Tuesday 12 March 2013

Movie Review: Total Recall (1990)

One of the last non-digital science fiction adventures, Total Recall is a combustible combination of director Paul Verhoeven's ultra-violent tendencies and Arnold Schwarzenegger's bulging brawn in a brisk adaptation of a thoughtful Philip K. Dick story.

It's the year 2084, and Mars is colonized and being actively mined for a precious mineral. On Earth, construction worker Douglas Quaid (Schwarzenegger) is having inexplicable nightmares about Mars. He tries to convince his wife Lori (Sharon Stone) that they should relocate to the red planet, but she is not interested. Instead, Quaid hires the Rekall company to implant false Mars vacation memories into his brain, and requests the special "secret agent" package to spice up his fake recollections.

But something goes wrong during the process, and Quaid is catapulted into a seemingly real life-and-death struggle, finding himself the target of vicious assassins led by Richter (Michael Ironside), who is taking orders from the ruthless Vilos Cohaagen, the governor of Mars. Quaid receives a message from himself recorded in the past: he used to be government agent Hauser, working for Cohaagen, before switching sides and joining a rebellion against the governor. Subsequently his memory was erased and he was given a new identity as Quaid. Now he must travel to Mars, connect with resistance fighter Melina (Rachel Ticotin), and help the mysterious rebel leader Kuato.

An army of screenwriters including Ronald Shusett and Dan O'Bannon laboured for years to adapt Dick's We Can Remember It for You Wholesale story, and the result is a chase movie filled with wild wit and woolly violence. But amidst the dangerously high levels of kinetic energy, Total Recall remembers to build tension around fundamental conflicts, such as defining life's value either through past actions or present decisions, but not both. What makes Quaid human becomes a core challenge, since his rational mind can no longer be necessarily faithful to over-written memories, but his heart can chart a path back to commitments made but not necessarily understood. None of the philosophical aspects of the film are belaboured, and Verhoeven manages to incorporate the interesting queries without causing long pauses in the action.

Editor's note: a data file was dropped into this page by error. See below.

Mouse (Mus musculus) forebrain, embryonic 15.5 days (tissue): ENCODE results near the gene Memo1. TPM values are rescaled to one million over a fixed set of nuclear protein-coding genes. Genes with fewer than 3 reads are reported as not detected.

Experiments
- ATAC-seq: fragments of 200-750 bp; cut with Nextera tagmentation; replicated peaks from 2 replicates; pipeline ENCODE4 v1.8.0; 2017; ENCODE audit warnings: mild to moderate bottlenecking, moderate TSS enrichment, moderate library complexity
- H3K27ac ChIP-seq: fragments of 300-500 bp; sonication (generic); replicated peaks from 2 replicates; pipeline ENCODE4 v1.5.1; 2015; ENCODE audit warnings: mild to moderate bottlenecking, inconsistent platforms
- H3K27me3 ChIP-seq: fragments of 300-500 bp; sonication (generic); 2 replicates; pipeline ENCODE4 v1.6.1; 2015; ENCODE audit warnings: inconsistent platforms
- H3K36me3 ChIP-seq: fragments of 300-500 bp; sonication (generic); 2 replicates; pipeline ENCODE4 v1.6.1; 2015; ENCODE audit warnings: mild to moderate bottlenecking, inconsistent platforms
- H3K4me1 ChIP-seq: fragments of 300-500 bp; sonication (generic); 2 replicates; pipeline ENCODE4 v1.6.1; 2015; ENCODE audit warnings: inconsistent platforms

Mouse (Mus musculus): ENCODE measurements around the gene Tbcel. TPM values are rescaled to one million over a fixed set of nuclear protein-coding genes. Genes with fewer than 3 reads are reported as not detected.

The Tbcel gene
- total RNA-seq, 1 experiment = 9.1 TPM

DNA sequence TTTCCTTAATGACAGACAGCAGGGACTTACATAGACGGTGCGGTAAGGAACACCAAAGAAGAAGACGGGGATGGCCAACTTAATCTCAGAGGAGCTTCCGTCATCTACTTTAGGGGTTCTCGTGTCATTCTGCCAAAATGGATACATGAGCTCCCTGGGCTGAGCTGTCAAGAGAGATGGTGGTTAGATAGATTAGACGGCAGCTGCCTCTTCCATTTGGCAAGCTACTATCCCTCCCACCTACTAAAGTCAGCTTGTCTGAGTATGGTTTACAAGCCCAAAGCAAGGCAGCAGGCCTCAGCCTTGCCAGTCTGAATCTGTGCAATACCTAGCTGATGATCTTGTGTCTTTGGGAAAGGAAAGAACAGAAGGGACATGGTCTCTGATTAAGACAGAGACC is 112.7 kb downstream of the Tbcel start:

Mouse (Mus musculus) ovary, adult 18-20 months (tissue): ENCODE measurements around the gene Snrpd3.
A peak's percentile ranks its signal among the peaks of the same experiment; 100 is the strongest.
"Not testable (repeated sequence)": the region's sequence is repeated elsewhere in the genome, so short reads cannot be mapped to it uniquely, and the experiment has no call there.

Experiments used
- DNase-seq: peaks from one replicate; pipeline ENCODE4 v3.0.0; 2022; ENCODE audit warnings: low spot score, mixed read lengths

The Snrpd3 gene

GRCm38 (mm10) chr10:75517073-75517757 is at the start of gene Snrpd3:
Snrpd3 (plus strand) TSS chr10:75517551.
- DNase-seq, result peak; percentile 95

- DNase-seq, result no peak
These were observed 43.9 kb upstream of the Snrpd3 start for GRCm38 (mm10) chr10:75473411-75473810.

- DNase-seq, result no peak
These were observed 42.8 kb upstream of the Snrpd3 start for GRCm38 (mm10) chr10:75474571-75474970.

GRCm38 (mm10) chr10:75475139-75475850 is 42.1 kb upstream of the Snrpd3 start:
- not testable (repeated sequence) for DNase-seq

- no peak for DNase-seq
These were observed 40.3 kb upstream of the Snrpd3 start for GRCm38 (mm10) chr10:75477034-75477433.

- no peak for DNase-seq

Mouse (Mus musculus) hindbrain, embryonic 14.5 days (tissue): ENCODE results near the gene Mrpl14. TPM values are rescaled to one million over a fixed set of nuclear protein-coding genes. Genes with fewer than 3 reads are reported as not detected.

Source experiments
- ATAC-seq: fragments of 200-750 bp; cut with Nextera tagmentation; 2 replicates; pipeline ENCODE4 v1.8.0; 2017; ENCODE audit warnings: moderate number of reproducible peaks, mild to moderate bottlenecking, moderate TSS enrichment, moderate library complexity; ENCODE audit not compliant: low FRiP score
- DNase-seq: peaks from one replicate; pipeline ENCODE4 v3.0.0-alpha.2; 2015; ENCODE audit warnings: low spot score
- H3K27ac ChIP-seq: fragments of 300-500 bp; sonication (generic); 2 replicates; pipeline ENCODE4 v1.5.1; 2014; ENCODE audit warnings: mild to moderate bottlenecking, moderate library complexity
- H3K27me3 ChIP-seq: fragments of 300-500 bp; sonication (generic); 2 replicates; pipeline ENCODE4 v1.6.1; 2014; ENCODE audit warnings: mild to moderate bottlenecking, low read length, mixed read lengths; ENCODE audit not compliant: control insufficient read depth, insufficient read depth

Total Recall's visual effects won a Special Achievement Academy award, and the look of the film is admirable. The Earth of 2084 is not as grim as the world of Blade Runner (1982), but Total Recall's modernity is infused with a kitschy undertone that keeps the future in its place. The movie brazenly leaves plenty to be desired in the technology of the future, the cars looking clunkier than their twentieth century counterparts, Mars conquered but its climate-controlled spaces apparently not worthy of equipping with shatter-proof glass, and the weapons, outfits and hairstyles of 2084 don't look that much different than the styles of 1990. The Mars colonization is imagined as an austere early industrial age outpost, red mountains being systemically strip-mined, the motif of suffering completed with the Venusville red light district where mutants try to hustle a living.

Meanwhile, Verhoeven is busy finding innovative ways to throw globs of violence, blood and gore onto the screen, outdoing himself with an escalator gun battle in which Quaid defends himself by using an innocent bystander as a (very dead) human shield, the lifeless body repeatedly punctured with ever more bullets. Not able to resist a gruesome exclamation mark, Verhoeven ends the scene with a bad guy taking a squishy step on another dead body. The level of violence in Total Recall is beyond anything necessary, but excess is Verhoeven's calling card, and here he works it to his advantage.

Arnold Schwarzenegger continued his upward career trajectory as an action hero, reaching new heights with Total Recall. Although still nowhere near able to convey subtle emotions, Schwarzenegger brings a confident swagger and good comic timing to the role of Douglas Quaid. His physicality is still by far the dominant feature of the performance, but Schwarzenegger convinces in a role notably more complex than his more typical revenge operas, and filled with necessary confusion.

The supporting cast is comparatively bland, but a pre-stardom Sharon Stone catches the eye as Quaid's supposed wife Lori, mixing kittenish seduction with kick-ass martial arts, not to mention negotiating a most violent divorce. When Verhoeven meets Schwarzenegger, even marital conflicts get settled with a bullet.

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